Alternative final race day points: Rindt 0, Ickx 18

    Alternative final standings: 1st Ickx 49 points, 2nd Rindt 45 points

1979: Jody Scheckter to Gilles Villeneuve

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    South Africa would still be waiting for a world champion
    South Africa would still be waiting for a world championGetty Images/Getty Images

    South Africa’s Jody Scheckter sealed his first and only world title two rounds before the end of the season by beating teammate Gilles Villeneuve to the chequered flag in Italy.

    Villeneuve was again second in his native Canada a race later and with the new rulings, his title charge would have been very much alive.

    And he would have sealed a popular first world title with victory at Watkins Glen as Scheckter retired with a puncture.

    1979 season standings: 1st Scheckter 51 points, 2nd Villeneuve 47 points

    Alternative final race day points: Villeneuve 18, Scheckter 0

    Alternative final standings: 1st Villeneuve 56 points, 2nd Scheckter 51 points

2003: Michael Schumacher to Kimi Raikkonen

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    Schumacher would have had to settle for second in 2003
    Schumacher would have had to settle for second in 2003Mark Thompson/Getty Images

    Under the new regulations, Kimi Raikkonen would already be a double world champion as he would have interrupted Michael Schumacher’s Ferrari streak in 2003.

    Raikkonen needed to win the race and hope Schumacher failed to finish to win the title by a single point. And it very nearly happened, as he finished second to Rubens Barrichello with Schumacher grabbing the final point with an eighth-place finish.

    Yet under the new regulations, this would have been enough for Raikkonen to win the title by five points from Schumacher.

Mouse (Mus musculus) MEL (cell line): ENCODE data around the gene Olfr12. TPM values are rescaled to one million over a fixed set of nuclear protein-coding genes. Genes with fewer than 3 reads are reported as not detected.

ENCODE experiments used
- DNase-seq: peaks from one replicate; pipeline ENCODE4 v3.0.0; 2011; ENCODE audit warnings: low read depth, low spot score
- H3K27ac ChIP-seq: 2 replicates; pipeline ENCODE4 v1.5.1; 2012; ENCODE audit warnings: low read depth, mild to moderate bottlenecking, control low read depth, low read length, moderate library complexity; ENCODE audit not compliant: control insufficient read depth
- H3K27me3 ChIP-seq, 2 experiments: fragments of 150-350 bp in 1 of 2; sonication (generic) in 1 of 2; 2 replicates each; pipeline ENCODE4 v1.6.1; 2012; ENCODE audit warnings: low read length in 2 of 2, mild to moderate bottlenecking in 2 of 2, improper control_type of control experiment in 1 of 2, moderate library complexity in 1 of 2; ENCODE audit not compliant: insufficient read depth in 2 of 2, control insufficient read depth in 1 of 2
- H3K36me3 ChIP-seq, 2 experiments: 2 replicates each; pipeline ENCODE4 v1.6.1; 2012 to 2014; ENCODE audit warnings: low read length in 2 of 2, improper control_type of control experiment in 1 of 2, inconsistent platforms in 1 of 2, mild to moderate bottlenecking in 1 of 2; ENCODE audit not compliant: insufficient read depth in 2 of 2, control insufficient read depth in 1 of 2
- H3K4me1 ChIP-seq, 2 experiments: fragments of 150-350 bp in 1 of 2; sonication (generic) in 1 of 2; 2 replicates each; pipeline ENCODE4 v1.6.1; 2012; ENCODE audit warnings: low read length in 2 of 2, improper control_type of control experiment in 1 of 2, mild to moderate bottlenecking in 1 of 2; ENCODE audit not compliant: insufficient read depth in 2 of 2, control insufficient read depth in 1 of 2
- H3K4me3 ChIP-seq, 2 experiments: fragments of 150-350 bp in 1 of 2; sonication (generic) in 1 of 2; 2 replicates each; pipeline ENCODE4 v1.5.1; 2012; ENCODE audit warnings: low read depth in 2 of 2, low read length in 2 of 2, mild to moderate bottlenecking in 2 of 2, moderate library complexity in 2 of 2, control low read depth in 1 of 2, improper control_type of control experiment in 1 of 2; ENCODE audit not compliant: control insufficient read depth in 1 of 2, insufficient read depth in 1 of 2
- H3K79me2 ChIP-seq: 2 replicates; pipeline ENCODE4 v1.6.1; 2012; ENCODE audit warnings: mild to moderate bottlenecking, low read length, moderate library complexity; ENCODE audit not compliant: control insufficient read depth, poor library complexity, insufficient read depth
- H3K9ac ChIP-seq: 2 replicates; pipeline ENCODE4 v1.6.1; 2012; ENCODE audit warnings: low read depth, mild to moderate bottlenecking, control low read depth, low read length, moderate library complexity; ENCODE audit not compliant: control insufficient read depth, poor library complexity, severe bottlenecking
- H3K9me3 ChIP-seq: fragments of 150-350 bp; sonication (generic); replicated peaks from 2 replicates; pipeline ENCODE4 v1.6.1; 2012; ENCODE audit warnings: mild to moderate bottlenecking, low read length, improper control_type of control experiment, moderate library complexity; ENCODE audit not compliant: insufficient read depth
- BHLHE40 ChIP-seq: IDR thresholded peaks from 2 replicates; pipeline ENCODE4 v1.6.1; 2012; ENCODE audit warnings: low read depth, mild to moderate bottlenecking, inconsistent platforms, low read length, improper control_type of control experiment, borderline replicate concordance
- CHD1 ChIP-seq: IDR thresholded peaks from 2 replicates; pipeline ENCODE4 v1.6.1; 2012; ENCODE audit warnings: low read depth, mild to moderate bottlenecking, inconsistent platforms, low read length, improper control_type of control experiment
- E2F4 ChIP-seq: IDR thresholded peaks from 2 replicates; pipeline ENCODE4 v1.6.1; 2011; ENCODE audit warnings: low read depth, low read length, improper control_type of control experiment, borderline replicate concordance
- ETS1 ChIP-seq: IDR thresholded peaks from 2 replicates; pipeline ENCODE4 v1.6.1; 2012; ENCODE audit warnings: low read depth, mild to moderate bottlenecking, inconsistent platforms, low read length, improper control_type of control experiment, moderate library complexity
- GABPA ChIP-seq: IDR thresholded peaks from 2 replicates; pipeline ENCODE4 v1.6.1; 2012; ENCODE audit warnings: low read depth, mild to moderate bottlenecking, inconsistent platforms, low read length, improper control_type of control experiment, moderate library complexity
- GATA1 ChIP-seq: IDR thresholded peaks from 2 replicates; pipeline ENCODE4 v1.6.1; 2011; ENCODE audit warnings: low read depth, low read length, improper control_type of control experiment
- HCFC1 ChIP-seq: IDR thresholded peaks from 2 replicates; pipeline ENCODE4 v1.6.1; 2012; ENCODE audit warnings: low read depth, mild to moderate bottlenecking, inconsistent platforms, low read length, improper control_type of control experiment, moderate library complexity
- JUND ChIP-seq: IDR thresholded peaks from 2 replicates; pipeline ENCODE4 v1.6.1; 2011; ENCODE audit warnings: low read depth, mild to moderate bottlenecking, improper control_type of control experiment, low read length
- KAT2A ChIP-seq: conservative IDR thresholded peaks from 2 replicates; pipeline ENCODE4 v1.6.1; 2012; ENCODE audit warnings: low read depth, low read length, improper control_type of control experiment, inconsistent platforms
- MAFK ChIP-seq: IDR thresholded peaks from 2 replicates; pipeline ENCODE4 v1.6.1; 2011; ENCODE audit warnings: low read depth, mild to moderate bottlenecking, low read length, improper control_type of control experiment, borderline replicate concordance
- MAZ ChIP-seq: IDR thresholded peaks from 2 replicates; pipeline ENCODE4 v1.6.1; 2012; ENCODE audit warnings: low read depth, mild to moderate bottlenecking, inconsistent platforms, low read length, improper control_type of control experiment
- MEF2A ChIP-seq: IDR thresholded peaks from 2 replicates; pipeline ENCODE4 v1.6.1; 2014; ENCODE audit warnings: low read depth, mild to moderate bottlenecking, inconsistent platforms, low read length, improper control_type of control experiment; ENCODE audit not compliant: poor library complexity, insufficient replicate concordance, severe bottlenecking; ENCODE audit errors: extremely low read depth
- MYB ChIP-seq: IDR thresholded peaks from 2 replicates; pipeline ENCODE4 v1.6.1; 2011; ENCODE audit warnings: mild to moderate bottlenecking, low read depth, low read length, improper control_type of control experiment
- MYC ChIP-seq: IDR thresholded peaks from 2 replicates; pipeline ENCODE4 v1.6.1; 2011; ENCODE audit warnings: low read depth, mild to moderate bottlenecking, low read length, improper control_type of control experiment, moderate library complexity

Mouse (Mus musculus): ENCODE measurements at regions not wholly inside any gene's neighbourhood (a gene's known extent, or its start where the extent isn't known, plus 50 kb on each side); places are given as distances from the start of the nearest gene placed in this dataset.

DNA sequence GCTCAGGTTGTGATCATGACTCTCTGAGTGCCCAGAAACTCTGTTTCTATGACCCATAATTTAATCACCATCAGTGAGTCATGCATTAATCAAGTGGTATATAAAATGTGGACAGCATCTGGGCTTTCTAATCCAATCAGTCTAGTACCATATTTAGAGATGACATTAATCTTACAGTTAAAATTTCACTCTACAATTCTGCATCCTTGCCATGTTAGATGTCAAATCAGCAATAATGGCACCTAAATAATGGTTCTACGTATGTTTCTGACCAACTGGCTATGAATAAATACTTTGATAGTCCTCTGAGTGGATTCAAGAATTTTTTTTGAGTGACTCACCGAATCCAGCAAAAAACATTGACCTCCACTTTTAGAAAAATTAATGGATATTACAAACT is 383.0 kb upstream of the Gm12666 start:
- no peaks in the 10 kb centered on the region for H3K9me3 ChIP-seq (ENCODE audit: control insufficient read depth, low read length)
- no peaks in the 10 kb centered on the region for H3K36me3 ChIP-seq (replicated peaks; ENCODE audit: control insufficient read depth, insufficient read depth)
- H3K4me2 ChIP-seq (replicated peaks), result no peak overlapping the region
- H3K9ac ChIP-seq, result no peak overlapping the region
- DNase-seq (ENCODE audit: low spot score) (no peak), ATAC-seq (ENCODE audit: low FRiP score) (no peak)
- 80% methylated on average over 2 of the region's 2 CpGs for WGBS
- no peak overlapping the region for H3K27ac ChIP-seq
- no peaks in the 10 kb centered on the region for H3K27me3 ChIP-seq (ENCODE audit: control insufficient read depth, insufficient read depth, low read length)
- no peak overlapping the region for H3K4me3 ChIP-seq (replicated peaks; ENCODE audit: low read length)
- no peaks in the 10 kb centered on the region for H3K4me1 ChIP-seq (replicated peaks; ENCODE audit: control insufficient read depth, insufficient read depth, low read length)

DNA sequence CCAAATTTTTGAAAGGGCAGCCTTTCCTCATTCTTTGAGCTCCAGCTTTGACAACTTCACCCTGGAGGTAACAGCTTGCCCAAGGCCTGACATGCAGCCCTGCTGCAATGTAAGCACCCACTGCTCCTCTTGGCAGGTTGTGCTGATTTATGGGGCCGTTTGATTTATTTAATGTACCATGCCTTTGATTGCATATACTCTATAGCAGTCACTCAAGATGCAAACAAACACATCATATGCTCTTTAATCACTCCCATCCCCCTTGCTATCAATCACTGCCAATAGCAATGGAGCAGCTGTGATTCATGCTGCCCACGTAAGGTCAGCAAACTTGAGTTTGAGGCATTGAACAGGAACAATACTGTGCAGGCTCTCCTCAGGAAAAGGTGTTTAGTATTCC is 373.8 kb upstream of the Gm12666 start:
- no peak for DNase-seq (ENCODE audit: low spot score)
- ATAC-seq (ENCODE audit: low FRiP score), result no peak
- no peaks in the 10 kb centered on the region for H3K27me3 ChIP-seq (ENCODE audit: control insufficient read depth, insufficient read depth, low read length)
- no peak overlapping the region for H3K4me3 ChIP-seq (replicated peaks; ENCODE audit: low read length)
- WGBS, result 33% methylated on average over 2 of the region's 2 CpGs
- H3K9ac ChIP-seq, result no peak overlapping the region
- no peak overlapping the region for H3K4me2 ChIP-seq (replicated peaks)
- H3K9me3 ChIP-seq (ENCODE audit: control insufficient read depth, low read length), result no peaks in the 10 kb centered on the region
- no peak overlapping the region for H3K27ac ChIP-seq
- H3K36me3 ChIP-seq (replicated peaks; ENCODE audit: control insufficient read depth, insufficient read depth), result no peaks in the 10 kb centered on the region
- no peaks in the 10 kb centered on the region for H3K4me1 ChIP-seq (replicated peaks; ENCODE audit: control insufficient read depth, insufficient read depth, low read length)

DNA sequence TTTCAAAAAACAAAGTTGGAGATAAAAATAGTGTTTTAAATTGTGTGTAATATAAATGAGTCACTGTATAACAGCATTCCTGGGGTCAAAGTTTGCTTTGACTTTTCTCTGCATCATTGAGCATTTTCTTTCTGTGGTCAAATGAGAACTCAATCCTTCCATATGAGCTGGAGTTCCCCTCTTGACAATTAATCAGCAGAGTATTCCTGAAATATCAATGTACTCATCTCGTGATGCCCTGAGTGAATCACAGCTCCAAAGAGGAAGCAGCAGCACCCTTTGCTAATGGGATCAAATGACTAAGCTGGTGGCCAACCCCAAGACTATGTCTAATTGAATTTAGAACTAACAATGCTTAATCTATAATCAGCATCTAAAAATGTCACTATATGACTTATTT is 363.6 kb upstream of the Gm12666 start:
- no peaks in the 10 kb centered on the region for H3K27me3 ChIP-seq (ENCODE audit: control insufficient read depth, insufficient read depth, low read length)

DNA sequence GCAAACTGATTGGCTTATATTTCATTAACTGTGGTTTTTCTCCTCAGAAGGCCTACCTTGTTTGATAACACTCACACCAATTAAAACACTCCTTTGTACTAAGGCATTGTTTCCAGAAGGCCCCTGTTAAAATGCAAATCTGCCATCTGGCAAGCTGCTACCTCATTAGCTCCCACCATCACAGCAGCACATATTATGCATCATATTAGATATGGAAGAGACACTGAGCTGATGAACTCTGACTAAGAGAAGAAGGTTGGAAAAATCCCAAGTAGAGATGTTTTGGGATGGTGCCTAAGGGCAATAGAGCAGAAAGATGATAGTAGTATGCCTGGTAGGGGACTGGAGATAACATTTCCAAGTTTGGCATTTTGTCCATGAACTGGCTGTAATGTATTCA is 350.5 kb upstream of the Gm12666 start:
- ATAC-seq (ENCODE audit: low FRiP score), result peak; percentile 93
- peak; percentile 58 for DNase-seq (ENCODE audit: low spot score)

2003 season standings: 1st Schumacher 93 points, 2nd Raikkonen 91 points

    Alternative final race day points: Raikkonen 16, Schumacher 2

    Alternative final standings: 1st Raikkonen 99 points, 2nd Schumacher 94 points

2008: Lewis Hamilton to Felipe Massa

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    What a shame it would have been had we been denied the final lap drama of the most exciting finish of all time due to the double points system.

    Going into the final round of an epic 2008 championship season, Felipe Massa needed to secure victory with Hamilton finishing lower than fifth place to grab the title.

    And it looked like that very scenario was going to give Massa his first world title as he crossed the finish line to win with Hamilton still sixth. But moments later, Massa’s tears of joy turned to tears of frustration as Hamilton passed Timo Glock’s ailing Toyota on the final corner of the final lap to win the title by a point.

    With the double points system and Massa cruising to victory, the excitement would have been over long before the finish.

    2008 season standings: 1st Hamilton 98 points, 2nd Massa 97 points

    Alternative final race day points: Massa 20, Hamilton 8

    Alternative final standings: 1st Massa 107 points, 2nd Hamilton 102 points

2012: Sebastian Vettel to Fernando Alonso

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    Fernando Alonso, the 2012 world champion
    Fernando Alonso, the 2012 world championClive Mason/Getty Images

    Sebastian Vettel may have swept to the title with consummate ease in 2013, but 2012 was a very different matter with Fernando Alonso pushing him all the way.

    Vettel led the drivers’ standings by an insurmountable 13 points going into the season finale in Brazil, but with the new system, Alonso still would have had a chance.

    And the Spaniard would have taken it after finishing second to Vettel’s sixth and thus securing a prestigious third world title by seven points.

    2012 season standings: 1st Vettel 281 points, 2nd Alonso 278 points

    Alternative final race day points: Alonso 36, Vettel 16

    Alternative final standings: 1st Alonso 294 points, 2nd Vettel 289 points